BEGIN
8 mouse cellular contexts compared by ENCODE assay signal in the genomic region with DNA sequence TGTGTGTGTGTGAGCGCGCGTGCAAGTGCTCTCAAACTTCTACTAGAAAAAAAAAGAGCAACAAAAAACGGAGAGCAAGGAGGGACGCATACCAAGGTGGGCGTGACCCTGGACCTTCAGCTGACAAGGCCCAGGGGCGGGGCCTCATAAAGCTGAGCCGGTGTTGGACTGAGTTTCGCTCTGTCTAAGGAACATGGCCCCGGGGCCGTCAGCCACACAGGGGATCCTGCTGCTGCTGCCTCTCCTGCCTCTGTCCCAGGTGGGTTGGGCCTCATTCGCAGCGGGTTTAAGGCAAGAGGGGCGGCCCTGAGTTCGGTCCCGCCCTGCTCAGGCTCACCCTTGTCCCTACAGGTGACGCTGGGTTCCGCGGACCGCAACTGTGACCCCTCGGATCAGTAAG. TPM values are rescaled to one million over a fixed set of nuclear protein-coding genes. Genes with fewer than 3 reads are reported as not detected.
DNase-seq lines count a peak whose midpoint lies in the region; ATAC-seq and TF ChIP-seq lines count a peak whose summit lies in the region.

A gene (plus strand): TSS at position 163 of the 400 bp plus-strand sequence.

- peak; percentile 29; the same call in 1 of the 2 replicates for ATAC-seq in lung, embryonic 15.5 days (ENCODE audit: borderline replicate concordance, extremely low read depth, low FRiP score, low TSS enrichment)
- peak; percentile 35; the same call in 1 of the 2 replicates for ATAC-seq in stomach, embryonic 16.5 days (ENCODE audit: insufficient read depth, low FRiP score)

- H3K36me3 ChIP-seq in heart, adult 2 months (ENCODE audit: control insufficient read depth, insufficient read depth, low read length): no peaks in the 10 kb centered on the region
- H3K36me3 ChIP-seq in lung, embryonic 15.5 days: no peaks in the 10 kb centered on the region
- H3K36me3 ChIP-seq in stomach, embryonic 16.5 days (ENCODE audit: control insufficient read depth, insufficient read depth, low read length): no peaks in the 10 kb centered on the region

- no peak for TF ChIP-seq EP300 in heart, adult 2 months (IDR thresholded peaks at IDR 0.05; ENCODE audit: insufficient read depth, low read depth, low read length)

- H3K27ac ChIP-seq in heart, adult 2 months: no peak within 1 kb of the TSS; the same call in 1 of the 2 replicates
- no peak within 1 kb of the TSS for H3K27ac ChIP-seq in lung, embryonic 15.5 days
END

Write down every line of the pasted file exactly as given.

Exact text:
8 mouse cellular contexts compared by ENCODE assay signal in the genomic region with DNA sequence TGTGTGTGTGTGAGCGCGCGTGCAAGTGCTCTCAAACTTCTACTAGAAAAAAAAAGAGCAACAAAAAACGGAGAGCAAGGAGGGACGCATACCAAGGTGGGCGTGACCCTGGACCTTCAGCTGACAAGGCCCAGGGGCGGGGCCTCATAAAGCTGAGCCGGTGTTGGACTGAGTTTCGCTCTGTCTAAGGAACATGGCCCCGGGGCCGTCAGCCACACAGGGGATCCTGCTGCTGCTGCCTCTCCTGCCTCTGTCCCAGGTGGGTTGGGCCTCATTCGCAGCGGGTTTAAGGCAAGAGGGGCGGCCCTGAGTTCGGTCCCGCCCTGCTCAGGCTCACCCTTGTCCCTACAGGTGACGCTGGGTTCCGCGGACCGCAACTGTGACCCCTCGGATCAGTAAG. TPM values are rescaled to one million over a fixed set of nuclear protein-coding genes. Genes with fewer than 3 reads are reported as not detected.
DNase-seq lines count a peak whose midpoint lies in the region; ATAC-seq and TF ChIP-seq lines count a peak whose summit lies in the region.

A gene (plus strand): TSS at position 163 of the 400 bp plus-strand sequence.

- peak; percentile 29; the same call in 1 of the 2 replicates for ATAC-seq in lung, embryonic 15.5 days (ENCODE audit: borderline replicate concordance, extremely low read depth, low FRiP score, low TSS enrichment)
- peak; percentile 35; the same call in 1 of the 2 replicates for ATAC-seq in stomach, embryonic 16.5 days (ENCODE audit: insufficient read depth, low FRiP score)

- H3K36me3 ChIP-seq in heart, adult 2 months (ENCODE audit: control insufficient read depth, insufficient read depth, low read length): no peaks in the 10 kb centered on the region
- H3K36me3 ChIP-seq in lung, embryonic 15.5 days: no peaks in the 10 kb centered on the region
- H3K36me3 ChIP-seq in stomach, embryonic 16.5 days (ENCODE audit: control insufficient read depth, insufficient read depth, low read length): no peaks in the 10 kb centered on the region

- no peak for TF ChIP-seq EP300 in heart, adult 2 months (IDR thresholded peaks at IDR 0.05; ENCODE audit: insufficient read depth, low read depth, low read length)

- H3K27ac ChIP-seq in heart, adult 2 months: no peak within 1 kb of the TSS; the same call in 1 of the 2 replicates
- no peak within 1 kb of the TSS for H3K27ac ChIP-seq in lung, embryonic 15.5 days